International students are no longer eligible to compete in varsity football at Beijing colleges, according to Gueorgui Tomov, a student footballer who has been denied enrollment in the league for the first time in his four-year academic course here.

“I just want to play soccer,” said Tomov, who is a Bulgarian international student at University of International Business and Economics (UIBE).

Currently in his fourth year studying and living in Beijing, Gueorgui, or Gogo as he's nicknamed, suddenly finds himself no longer able to play in the varsity league, as the new rules marked all international students ineligible to play in competitions.

While the collegiate sports system in China is notoriously confusing, there are roughly three levels of intercollegiate soccer leagues: intramural, varsity (city level), and varsity (national level).

International students were first banned from national-level varsity games last year, while city-level varsity teams could have up to three foreigners on the roster (and a maximum of two on the field at any one time).

This year, the complete ban on foreigners has been extended to city level games as well.

“I don’t understand why we are banned. Even though we are international students, we enroll in our schools just like any other Chinese student does," Gogo said on his Weibo account last week. “Please help us international students. We want to have the right to play in the league with our Chinese teammates."

His post went viral, with more than 14,500 shares within three days.

Gogo is a member of UIBE's starting 11 but does not consider himself an exceptional player. Besides Gogo, two other international students at UIBE’s soccer club are also facing the same situation and according to the aspiring player, many of the other city-level varsity teams have had foreign players in the past as well.

A precedent exists in restricting foreigners from sports in China, most notably in the professional football and basketball leagues, where teams can only have limited numbers of foreign players on the roster. The bans are rationalized under the banner of not letting the development of local talent take a back seat to dominant foreign players.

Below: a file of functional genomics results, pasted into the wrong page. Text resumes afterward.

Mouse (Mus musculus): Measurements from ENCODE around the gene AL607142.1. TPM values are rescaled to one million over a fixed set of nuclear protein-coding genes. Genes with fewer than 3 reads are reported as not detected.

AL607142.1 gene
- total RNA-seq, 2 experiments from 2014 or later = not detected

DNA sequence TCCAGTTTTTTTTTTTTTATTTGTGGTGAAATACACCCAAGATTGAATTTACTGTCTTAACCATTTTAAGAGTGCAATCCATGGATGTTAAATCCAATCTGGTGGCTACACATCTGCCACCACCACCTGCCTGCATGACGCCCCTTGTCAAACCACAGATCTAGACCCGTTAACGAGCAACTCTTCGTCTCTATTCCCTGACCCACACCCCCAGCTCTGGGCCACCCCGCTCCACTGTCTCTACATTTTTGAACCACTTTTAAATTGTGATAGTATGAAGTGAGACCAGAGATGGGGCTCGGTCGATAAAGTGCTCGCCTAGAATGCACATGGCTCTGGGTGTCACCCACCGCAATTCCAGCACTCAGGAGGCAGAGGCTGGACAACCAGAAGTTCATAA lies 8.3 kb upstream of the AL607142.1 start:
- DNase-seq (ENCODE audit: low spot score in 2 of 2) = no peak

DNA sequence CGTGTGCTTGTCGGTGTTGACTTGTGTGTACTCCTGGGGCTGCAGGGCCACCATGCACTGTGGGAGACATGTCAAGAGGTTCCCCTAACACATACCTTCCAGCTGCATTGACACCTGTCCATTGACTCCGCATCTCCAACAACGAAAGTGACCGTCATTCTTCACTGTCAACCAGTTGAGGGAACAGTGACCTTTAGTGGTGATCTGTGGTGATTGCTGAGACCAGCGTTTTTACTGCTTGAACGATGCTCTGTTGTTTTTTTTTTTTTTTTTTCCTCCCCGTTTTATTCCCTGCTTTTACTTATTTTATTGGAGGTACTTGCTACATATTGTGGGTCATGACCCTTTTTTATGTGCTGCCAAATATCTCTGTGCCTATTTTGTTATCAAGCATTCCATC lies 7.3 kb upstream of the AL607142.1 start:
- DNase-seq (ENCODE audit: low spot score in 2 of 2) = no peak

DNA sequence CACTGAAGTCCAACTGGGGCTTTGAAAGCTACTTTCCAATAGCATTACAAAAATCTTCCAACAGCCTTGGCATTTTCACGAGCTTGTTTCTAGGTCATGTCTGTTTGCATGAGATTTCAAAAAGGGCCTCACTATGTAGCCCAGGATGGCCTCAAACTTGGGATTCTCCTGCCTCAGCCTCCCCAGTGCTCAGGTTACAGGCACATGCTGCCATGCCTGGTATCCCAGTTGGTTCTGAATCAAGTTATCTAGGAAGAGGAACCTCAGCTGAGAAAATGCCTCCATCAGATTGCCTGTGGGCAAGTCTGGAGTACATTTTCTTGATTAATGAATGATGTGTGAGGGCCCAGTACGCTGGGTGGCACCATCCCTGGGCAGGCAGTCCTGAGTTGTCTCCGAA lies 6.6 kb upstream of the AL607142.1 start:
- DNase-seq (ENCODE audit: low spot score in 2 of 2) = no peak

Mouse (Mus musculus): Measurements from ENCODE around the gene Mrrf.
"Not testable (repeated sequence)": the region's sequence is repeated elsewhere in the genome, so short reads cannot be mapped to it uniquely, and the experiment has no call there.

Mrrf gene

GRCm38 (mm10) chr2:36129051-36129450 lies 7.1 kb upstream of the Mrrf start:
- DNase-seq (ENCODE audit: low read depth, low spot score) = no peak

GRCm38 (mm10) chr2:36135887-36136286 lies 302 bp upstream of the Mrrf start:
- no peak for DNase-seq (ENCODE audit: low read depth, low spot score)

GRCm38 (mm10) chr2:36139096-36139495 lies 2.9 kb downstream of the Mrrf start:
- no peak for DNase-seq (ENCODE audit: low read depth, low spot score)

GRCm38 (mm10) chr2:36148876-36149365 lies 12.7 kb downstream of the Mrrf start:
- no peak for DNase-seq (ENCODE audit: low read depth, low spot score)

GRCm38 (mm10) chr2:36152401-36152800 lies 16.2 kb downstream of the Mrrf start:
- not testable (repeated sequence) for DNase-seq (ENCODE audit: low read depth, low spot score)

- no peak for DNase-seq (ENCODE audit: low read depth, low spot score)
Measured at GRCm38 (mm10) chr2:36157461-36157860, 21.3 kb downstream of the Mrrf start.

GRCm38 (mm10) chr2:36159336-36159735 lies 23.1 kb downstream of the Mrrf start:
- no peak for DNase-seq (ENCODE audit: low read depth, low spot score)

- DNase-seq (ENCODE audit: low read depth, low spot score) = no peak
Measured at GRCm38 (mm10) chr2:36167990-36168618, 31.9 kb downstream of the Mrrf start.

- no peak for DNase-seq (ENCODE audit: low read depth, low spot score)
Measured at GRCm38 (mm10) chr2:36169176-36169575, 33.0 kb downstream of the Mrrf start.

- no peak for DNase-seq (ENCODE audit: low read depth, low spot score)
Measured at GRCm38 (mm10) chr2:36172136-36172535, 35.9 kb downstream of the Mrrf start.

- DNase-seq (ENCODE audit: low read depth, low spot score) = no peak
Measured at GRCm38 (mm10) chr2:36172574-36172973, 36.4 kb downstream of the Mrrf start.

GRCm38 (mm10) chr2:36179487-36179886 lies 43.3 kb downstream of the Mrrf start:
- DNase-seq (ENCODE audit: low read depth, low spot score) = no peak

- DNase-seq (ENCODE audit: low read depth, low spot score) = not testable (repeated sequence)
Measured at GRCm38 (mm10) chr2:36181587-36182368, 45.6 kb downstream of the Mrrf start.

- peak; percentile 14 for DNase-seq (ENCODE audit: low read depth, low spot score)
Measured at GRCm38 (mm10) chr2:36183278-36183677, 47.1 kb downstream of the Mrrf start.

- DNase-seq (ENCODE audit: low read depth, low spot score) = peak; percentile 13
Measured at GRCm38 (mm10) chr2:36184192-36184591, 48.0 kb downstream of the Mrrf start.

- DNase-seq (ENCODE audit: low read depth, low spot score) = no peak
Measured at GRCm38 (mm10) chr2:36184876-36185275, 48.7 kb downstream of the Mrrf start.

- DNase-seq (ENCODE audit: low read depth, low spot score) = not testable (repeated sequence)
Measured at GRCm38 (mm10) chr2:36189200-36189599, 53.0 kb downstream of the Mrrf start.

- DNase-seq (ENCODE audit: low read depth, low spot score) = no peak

“I have never been a part of or trained with any professional football club," Gogo told us. "I just enjoy playing football as a hobby. I was in my high school team and now as a university student I play for the UIBE football team, and that’s it.”

According to a spokesperson from the Beijing Collegiate Sports Administration, organizer of the league, Beijing has long endorsed foreign participation in the varsity league. However, this year the national-level sports administration clearly states that only Chinese students should play in the city level varsity league.

Gogo tried to contact the Chinese University Sports Federation, but he had not received a response at press time.

“I understand that the system probably doesn’t allow for a quick response, but it has been almost a week since the issue was filed and the deadline for registration is closing (Apr 10),” Gogo said.

"I guess this comes as a part of the reforms aiming at developing football in China," Gogo said. "However, I'd say that making such a ban is unarguably going to have a rather negative effect on Chinese football."

Gogo is also an amateur fencer, skier, and a loyal supporter of the Maovember charity. His two international teammates are long-term volunteers in local neighborhoods, helping to teach kids how to play soccer.

“There are a lot of imperfections in our world,” said Gogo. He posted a WeChat moment last week with a snapshot of the league guidebook with the line “international students aren’t eligible” underlined red, and wrote, “I will change this.”

As the time of writing, Gogo is still waiting response from the Chinese University Sports Federation.

More stories by this author here.

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Photos: Weibo

Visit the original source and full text: the Beijinger Blog